Former UFC heavyweight champ Frank Mir was set to fight a living Pride FC legend this Saturday in Indianapolis for UFC 119. Before Mir's opponent was up in the air, UFC 119 was a platform for two heavyweights to prove beyond a doubt that their first bout nearly two years ago was or wasn't a fluke--depending on which perspective is being used.
Back at UFC 92, Antonio "Minotauro" Nogueira was pitted against Frank Mir in a battle between a Brazilian Jiu-Jitsu (BJJ) icon and a formidable practitioner of the art in an interim–champion bout. Mir was open about his admiration for everything the seasoned Nogueira had done, not only for BJJ, but for mixed martial arts in general throughout the years.
Looking back at the event's pre-fight Countdown series, the typically presumptuous Mir was quick to show a lesser confident side, proclaiming his utmost respect for the elder statesman, almost to the point where adoration had blurred into some fearful uncertainty.
As we all remember, the outcome was favorable to the newly crowned interim belt holder, squashing all previous doubt. Mir outclassed Nogueira from the beginning to the end, showcasing quicker hand speed and footwork that led to the type of victory over the Brazilian that no other fighter could claim—a TKO stoppage.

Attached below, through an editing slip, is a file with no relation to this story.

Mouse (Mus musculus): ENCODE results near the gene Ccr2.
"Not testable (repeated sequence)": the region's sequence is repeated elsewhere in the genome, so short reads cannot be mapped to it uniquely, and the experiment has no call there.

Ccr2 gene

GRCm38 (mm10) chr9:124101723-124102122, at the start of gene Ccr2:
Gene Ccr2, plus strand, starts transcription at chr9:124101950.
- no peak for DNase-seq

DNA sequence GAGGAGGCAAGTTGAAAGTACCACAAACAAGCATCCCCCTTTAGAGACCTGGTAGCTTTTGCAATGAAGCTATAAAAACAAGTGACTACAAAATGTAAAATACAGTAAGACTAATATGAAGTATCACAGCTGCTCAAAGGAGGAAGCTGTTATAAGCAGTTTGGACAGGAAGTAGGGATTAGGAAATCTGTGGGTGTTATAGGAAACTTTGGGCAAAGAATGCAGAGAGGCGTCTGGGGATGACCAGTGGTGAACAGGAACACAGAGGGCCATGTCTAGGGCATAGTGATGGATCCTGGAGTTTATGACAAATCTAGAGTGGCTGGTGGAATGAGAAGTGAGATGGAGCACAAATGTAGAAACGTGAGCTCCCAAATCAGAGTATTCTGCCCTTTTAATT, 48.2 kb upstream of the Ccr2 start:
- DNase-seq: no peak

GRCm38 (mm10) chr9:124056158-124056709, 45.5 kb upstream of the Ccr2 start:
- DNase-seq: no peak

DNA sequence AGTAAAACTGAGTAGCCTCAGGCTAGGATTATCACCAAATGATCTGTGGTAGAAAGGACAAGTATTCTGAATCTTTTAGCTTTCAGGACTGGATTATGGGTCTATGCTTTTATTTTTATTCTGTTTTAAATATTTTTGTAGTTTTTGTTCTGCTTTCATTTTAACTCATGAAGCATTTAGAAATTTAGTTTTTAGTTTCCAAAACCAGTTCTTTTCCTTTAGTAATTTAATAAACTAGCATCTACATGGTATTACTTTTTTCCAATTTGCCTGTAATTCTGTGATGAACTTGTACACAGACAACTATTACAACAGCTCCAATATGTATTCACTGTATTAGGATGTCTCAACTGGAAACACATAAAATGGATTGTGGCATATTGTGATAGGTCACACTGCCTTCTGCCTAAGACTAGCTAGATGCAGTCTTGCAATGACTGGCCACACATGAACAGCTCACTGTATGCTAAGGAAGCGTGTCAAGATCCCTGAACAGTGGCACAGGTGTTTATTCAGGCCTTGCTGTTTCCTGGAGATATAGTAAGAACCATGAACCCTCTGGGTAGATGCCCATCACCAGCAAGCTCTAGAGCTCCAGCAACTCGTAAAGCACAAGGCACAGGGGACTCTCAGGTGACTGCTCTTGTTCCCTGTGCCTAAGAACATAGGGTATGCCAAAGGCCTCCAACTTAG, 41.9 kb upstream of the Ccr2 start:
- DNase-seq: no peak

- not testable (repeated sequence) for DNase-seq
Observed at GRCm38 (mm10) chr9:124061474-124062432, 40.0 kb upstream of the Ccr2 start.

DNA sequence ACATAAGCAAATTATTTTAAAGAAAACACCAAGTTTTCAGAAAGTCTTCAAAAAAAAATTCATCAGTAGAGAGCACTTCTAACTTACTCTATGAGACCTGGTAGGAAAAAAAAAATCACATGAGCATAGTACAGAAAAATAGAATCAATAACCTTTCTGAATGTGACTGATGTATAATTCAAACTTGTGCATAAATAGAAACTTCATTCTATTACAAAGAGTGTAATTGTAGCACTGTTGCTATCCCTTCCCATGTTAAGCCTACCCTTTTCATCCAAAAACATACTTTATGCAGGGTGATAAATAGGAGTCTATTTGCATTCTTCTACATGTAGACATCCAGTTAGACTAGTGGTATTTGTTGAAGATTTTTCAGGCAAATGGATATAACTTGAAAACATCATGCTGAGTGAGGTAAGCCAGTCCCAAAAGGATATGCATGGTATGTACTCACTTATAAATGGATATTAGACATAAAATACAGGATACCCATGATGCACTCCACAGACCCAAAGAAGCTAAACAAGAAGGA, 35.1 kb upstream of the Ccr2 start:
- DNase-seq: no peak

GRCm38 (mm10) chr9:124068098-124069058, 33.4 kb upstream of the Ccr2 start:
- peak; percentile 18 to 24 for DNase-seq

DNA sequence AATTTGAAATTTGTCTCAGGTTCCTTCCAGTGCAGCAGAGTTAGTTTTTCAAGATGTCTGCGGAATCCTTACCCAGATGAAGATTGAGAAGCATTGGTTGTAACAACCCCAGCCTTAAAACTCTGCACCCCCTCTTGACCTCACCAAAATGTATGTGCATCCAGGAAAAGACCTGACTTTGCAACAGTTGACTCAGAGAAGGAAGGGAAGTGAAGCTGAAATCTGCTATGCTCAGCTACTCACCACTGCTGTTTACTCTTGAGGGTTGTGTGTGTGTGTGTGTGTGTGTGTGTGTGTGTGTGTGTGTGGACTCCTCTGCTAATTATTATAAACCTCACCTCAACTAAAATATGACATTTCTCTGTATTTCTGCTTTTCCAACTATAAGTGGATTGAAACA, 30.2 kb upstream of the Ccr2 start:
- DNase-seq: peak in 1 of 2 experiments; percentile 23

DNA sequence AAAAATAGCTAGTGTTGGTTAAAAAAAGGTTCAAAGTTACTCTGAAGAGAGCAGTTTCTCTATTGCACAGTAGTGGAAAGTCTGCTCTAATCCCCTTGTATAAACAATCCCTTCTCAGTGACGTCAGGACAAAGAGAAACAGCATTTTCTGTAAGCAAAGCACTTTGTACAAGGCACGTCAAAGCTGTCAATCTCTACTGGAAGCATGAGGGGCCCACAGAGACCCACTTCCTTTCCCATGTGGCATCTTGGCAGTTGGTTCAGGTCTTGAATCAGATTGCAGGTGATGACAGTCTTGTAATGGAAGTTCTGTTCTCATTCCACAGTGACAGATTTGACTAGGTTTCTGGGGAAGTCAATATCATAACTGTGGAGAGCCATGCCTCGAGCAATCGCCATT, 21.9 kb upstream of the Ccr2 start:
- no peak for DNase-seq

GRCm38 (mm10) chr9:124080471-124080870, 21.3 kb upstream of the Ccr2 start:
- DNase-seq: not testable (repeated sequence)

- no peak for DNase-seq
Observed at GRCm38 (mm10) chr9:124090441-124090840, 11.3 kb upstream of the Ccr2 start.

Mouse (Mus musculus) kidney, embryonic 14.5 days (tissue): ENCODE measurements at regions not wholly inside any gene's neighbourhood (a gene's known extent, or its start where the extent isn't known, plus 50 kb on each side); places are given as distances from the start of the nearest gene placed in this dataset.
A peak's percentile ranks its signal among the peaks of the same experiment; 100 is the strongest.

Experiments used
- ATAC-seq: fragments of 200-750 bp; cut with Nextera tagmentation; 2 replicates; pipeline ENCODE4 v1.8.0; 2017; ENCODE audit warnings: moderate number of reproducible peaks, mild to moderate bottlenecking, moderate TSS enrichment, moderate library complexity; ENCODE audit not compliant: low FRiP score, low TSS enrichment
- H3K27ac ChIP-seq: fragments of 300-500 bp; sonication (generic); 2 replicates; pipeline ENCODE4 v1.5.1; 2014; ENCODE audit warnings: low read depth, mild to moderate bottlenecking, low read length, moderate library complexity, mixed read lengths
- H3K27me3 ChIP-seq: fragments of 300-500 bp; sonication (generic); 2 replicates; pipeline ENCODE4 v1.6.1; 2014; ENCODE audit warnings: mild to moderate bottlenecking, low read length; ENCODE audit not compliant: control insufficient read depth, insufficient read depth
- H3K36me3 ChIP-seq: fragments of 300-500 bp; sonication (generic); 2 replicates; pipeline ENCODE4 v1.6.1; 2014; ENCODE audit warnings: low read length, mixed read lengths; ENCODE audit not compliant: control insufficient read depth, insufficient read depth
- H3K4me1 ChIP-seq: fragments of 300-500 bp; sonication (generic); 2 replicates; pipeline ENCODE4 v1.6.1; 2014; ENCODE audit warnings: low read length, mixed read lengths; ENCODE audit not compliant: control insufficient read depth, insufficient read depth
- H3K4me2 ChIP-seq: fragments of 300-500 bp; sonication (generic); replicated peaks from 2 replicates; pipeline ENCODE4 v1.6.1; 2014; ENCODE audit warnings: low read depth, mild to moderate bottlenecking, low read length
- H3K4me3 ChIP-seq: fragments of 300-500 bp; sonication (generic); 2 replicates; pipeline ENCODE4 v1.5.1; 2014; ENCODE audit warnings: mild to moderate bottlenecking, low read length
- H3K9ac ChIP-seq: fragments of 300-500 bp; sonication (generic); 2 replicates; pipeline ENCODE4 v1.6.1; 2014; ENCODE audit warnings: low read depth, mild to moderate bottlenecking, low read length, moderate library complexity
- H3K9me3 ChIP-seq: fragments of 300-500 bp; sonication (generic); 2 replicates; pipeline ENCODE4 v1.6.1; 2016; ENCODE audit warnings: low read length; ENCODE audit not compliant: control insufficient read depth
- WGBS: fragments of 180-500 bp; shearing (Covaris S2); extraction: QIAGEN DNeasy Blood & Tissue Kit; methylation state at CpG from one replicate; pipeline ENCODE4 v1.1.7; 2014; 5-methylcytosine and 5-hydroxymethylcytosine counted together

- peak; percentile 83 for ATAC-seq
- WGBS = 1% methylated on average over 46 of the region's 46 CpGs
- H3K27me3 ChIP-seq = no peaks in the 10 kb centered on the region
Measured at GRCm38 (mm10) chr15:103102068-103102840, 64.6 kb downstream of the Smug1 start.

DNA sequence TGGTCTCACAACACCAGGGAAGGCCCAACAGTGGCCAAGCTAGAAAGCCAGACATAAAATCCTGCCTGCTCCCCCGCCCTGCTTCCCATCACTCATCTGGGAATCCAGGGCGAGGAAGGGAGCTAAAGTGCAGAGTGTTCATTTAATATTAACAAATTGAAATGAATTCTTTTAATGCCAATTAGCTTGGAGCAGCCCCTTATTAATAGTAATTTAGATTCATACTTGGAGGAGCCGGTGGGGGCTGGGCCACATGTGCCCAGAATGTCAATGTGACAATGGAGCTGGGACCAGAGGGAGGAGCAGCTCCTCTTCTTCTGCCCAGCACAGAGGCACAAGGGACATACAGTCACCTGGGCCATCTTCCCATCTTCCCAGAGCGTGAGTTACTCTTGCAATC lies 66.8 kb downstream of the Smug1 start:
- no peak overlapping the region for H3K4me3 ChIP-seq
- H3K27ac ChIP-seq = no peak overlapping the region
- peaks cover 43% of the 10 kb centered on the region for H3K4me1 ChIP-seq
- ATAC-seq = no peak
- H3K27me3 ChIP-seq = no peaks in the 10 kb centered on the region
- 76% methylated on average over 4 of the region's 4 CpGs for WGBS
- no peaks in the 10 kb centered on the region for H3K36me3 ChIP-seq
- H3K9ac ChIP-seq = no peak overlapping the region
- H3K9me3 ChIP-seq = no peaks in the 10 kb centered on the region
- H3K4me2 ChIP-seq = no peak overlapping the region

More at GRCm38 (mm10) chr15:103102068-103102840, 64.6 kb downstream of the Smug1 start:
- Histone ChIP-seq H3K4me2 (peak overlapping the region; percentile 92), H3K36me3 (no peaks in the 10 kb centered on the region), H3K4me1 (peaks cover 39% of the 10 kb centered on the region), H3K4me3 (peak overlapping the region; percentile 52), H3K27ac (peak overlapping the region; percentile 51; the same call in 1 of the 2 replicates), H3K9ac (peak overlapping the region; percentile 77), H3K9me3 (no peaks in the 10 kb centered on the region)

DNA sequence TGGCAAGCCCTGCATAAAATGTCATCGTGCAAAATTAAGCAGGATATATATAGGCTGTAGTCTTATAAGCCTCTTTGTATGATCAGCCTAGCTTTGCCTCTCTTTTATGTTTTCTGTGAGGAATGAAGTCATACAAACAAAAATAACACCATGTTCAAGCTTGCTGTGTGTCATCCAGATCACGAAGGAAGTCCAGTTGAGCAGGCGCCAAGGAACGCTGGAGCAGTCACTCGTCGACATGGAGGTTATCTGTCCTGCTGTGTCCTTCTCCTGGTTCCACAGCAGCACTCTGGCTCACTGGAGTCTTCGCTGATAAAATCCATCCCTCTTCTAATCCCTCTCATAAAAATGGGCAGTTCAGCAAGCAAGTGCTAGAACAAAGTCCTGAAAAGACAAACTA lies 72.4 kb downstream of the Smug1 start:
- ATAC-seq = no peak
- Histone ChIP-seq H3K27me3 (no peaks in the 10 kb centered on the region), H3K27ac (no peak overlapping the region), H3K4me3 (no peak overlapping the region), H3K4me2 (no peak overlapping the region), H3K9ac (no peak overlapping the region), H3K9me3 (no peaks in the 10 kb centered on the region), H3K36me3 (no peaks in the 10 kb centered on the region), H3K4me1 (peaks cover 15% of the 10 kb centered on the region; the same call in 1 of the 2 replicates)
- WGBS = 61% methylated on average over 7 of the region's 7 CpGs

After falling to the mat for his first unconscious defeat, many pundits started wondering how many more miles were left in Nogueira, who has become notorious for being able to withstand insurmountable punish throughout his 11 year career. That loss was more than likely the turning point in the wrong direction for Nogueira, a testament to the organic decline that all men—not named Randy Couture—face at some point in their lives.
It's hard enough to stay in top physical form in your older years, especially for someone whose body has been through a gauntlet of punishment in a combat sport. For Nogueira, being 34 years old is not physically comparable to the 34-year-old pencil-pushing desk jockeys of the world. To make matters worse, the mileage is pretty evident at this stage of the Brazilian's career, so much that people have questioned the authenticity of his age.
To be fair, Mir's performance was slightly skewed by the fact that Nogueira went into that fight with serious injuries, staph infection to name the obvious culprit. But so what, every fighter gets injured, it's part of the game. There's no need to start waving the white flag on Nogueira's career just yet, right?
The explanation goes slightly beyond that and into certain observational patterns older fighters begin to fall into later in their careers, a difficult sign for most top guys to ignore. When a fighter is only stepping into the octagon twice a year, has questionable performances--or at the very least, inconsistent performances--and finds himself plagued with injury more frequent than not, it might be a telling sign.
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